Watch Trabalhar Cansa
- 1 hr 39 min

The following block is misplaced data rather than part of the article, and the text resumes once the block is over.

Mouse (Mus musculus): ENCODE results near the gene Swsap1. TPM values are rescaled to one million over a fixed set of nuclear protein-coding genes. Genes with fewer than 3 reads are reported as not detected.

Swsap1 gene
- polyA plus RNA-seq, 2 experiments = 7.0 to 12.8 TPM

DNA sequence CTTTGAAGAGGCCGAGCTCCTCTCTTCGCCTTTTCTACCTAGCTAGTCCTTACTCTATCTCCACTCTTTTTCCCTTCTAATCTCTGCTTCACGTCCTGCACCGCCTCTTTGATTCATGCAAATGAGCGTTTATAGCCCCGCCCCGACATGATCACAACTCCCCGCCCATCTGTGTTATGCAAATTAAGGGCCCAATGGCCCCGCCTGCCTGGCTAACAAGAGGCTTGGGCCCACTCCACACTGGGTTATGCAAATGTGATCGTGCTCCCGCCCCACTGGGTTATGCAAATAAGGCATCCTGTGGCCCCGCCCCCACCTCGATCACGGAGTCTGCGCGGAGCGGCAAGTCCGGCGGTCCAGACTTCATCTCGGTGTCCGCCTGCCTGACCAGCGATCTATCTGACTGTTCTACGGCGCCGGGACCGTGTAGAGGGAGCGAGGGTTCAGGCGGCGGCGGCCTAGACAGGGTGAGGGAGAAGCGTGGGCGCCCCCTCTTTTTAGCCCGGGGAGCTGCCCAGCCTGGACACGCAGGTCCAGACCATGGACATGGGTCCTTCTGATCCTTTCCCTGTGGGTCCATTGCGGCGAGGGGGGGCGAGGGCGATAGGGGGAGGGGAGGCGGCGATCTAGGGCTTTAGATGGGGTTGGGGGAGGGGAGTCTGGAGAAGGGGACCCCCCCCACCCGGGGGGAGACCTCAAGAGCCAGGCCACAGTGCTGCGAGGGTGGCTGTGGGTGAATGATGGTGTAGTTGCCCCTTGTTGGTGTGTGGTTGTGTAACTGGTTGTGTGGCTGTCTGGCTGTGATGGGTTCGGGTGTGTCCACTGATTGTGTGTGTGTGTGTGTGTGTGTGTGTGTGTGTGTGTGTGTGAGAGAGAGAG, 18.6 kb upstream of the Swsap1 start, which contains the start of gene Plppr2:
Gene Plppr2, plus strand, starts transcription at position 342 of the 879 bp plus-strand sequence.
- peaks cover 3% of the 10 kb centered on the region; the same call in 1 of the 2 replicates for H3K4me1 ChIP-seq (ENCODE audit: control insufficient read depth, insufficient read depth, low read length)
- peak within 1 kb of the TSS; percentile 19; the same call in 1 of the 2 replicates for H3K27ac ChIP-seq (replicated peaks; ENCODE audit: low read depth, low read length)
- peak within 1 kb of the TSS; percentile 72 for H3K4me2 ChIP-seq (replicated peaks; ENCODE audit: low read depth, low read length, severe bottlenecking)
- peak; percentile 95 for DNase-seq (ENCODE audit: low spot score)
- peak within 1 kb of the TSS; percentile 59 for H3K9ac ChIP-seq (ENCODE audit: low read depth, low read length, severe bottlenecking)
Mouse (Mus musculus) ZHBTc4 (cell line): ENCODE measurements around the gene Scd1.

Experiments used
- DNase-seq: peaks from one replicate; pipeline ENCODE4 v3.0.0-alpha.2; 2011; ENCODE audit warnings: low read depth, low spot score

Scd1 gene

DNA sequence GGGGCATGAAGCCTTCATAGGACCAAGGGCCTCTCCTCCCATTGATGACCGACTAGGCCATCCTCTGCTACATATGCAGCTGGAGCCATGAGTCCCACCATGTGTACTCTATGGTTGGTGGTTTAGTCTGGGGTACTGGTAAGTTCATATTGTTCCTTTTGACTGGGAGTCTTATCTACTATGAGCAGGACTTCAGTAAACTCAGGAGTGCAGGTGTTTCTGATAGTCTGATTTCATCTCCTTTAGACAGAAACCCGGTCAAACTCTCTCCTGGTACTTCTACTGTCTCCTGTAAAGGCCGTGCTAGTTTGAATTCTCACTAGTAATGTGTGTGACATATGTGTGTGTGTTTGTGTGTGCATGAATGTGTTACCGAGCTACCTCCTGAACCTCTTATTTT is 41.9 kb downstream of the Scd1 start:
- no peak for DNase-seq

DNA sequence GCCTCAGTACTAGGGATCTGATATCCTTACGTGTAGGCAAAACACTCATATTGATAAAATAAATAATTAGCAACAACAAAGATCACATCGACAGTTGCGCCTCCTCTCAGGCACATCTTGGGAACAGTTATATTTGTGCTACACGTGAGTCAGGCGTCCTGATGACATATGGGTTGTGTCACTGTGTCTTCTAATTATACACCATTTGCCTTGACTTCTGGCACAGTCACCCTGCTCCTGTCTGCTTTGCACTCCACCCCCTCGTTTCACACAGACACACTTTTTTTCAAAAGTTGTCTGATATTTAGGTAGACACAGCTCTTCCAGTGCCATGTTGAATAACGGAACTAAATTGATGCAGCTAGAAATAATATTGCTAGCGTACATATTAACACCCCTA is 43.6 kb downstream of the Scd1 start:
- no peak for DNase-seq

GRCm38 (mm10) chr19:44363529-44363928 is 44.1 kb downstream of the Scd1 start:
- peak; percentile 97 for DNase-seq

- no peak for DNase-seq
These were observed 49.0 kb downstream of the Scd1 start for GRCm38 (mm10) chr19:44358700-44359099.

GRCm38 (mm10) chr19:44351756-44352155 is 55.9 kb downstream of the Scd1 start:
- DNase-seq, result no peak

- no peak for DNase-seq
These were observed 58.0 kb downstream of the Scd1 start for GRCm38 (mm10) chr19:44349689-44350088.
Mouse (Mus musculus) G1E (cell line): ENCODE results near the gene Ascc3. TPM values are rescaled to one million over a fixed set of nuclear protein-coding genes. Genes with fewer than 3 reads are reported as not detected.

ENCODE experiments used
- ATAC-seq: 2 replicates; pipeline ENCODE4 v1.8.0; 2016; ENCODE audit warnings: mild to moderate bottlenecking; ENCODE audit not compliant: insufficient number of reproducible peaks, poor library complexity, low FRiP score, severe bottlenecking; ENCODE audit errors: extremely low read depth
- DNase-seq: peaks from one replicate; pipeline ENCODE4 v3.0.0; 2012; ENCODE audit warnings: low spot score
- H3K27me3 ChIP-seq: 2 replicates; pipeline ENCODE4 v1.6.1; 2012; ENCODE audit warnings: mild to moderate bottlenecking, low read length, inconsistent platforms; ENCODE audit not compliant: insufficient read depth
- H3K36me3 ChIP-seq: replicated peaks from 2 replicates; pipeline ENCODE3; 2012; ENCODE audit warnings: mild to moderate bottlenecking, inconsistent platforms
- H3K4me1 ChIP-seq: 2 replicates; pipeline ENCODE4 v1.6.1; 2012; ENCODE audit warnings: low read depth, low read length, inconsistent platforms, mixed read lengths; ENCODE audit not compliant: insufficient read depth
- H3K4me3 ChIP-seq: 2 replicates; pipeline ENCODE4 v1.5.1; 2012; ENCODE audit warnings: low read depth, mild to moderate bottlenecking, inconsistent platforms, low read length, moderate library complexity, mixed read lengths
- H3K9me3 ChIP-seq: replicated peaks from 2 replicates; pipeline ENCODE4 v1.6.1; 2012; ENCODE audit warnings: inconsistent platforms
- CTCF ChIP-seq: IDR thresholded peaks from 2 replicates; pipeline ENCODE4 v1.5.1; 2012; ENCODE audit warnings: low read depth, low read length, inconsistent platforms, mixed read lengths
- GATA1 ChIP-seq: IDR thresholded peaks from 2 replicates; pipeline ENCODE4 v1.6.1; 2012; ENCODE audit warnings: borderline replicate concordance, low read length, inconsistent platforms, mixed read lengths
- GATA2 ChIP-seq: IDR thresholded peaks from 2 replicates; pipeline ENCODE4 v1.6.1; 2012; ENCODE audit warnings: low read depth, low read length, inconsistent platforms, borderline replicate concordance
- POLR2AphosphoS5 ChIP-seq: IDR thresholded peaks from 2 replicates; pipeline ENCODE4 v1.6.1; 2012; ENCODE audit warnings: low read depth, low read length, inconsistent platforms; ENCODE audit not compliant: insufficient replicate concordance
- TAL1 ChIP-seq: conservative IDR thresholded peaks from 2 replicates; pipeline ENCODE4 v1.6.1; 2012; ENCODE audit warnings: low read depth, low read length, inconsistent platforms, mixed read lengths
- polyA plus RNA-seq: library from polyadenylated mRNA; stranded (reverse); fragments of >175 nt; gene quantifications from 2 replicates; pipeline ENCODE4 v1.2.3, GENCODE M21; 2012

Trabalhar Cansa, also known as Hard Labor, is a Brazilian drama film that was released in 2011. The movie was directed by Marco Dutra and Juliana Rojas, with writing credits also going to the duo. The film follows the life of Helena (Helena Albergaria), a woman who lives in a small town in Brazil with her husband, Otavio (Marat Descartes), and their young daughter, Vanessa (Naloana Lima). Helena is a maid who works for wealthy families in the town, and her life is a daily routine of cooking, cleaning, and caring for her daughter. One day, Helena is fired from her job by her employer, who accuses her of stealing a valuable object from the house. Despite her protests and denials, Helena loses the job and struggles to find another one. In the meantime, Otavio starts his own business, but finds it difficult to make it profitable. The couple's financial situation becomes increasingly dire, and they are forced to move into a rundown apartment in a rough neighborhood. As they try to make ends meet, they begin to experience strange occurrences in their new home. Helena starts to see and hear things that she cannot explain, and she becomes convinced that the apartment is haunted. As the film progresses, Helena's mental state deteriorates, and she becomes increasingly obsessed with the idea that the apartment is haunted. Otavio, on the other hand, is more concerned with the practicalities of their situation, and tries to find a way out of their financial troubles. Trabalhar Cansa is a slow-burning drama that focuses on the everyday struggles of a working-class family in Brazil. The film is shot in a naturalistic style, with long takes and minimal music, which adds to the sense of realism. The performances in the film are excellent, particularly those of Helena Albergaria and Marat Descartes. Albergaria manages to convey a sense of increasing desperation and paranoia as the film progresses, while Descartes is convincing as the hardworking husband who is torn between his love for his wife and his desire to provide for his family. The film also explores themes of class, race, and gender, as we see how the wealthy families that Helena works for treat her with disdain and disrespect, and how Otavio struggles to assert his masculinity in the face of economic hardship. Overall, Trabalhar Cansa is a moving and thought-provoking film that offers a powerful indictment of the inequalities and struggles faced by working-class families in Brazil. It is a film that will stay with you long after the credits have rolled.